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Upper Body Strength Workout Plan (For Beginners & Body Recomposition)

Fitness Savvy has designed the ultimate upper-body workout for building strength and packing on size.

Forming part of our body re-composition series, this upper body routine is simple but effective; making it ideal for those just starting out.

We’ve also created a series of videos and a complete PDF guide so you don’t have to worry about how this will fit into a full workout routine.

Upper body strength workout video

To make life easier, we’ve started off with the video. Check it out, subscribe, leave a comment or questions and we’ll get back to you!

Get the entire workout plan and macro calculator

Discover how this upper body workout fits into a complete plan with Fitness Savvy’s free 37-page body recomposition PDF.

Fill out the form below, and we’ll send you the entire workout guide as well as the macro calculator so you can calculate exactly how much protein, carbs, and fat you need.

About the upper body workout

This is a great beginner upper body workout for men and women.

The simple routine can be done at home in your garage, or at the gym. It forms part of an upper/lower body split training plan (illustrated below) which was designed to help you add muscle while losing fat at the same time – a process called body recomposition.

Over the course of 16 weeks, you can pack on a serious amount of lean muscle while losing fat at the same time.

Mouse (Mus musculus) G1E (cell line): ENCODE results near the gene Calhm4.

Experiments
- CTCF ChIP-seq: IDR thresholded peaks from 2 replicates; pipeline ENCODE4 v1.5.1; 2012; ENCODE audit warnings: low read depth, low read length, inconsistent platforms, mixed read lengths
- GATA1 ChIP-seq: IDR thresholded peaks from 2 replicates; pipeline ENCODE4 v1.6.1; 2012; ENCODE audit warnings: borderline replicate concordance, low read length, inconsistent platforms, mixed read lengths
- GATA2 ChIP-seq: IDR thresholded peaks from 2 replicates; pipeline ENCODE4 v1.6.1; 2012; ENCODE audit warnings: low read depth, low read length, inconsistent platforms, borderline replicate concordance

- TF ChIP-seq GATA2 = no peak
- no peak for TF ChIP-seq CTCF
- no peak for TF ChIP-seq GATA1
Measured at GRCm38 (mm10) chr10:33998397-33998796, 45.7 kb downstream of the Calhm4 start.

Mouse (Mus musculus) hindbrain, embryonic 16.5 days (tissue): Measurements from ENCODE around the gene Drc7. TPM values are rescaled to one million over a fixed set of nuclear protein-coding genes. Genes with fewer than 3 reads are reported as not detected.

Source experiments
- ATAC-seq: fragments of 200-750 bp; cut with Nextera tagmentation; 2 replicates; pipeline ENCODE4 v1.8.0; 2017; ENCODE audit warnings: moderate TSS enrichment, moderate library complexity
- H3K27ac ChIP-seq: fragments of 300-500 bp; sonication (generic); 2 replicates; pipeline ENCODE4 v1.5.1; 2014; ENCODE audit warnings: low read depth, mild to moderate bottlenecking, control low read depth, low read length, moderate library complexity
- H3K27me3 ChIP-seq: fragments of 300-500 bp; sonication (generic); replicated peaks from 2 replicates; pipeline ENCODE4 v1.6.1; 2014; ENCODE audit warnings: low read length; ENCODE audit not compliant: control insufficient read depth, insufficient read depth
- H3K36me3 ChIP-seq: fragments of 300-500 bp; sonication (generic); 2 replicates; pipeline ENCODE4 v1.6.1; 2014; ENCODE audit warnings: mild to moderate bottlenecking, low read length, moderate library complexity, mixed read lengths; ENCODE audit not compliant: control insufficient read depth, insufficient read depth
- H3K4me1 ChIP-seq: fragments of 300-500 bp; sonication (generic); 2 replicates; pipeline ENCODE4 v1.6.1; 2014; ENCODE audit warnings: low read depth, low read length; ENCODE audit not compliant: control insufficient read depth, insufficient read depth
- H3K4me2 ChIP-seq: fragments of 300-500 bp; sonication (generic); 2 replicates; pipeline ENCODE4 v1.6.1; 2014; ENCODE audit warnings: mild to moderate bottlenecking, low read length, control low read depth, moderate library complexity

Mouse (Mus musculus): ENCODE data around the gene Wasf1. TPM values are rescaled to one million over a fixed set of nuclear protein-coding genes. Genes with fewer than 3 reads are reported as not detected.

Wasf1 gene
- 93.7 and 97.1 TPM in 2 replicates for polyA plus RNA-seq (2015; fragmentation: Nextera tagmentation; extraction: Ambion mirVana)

Body Recomposition Workout Split

You can check out the other workouts by clicking the links below:

  • Lower body strength
  • Upper body hypertrophy
  • Lower body hypertrophy

Weeks 1 – 4

For the first four weeks, you will work with a lower weight and RPE so you can get the form or find your feet if returning from an injury.

In weightlifting, the RPE (rate of perceived exertion) is a great (however, subjective) way of referring to intensity. In short, it measures how close you get to failure. Failure is the point at which you could not possibly perform another rep.

Important note – ensure you’re using a power rack or have a spotter present if planning to go to failure. Lifting weights can be dangerous, so it is important to ensure you keep yourself safe.

If you’re not sure what type of rack you need, check out our power and squat rack buying guide (at the bottom of the page).

Anyway, back to RPE. An RPE of 10 means you reached failure, whereas an RPE of four means you would have stopped the set with around six reps left in the tank.

Here is how the RPE should increase over the first four weeks with this workout:

  • Week 1: RPE of 3 – 4. You should select a weight where you can reach six reps with about six or seven reps left in reserve.
  • Week 2: RPE of 4 – 5. Increase the weight by 5% or so. This won’t be a huge change, so should still be comfortable and not too challenging.
  • Week 3: RPE of 5 – 6. Increase the weight by a further 5% or so. You’ll likely hit all six reps on all five sets, but by the last set, you will be within about three or four reps of failure.
  • Week 4: RPE of 6 – 7. Again, increase the weight by about 5%. On the final set, you should be within two or three reps of failure.

Think of the first four weeks as a warm-up. Things will start to get serious from here on out!

Weeks 5 – 16 (progressive overload)

From week five onwards you’ll aim for an RPE of seven or eight.

Your mind-muscle connection should have improved, and you’re now ready to start pushing yourself.

Here is how the next stage might look:

Week 5:

Add 5% to week four’s load. Let’s say you’re now loading up the barbell with 60 kg (135 lbs) for the bench press.

  • Set 1: 6 reps (RPE 7 – you could have done another three reps before hitting failure)
  • Set 2: 6 reps (RPE 7 – as above)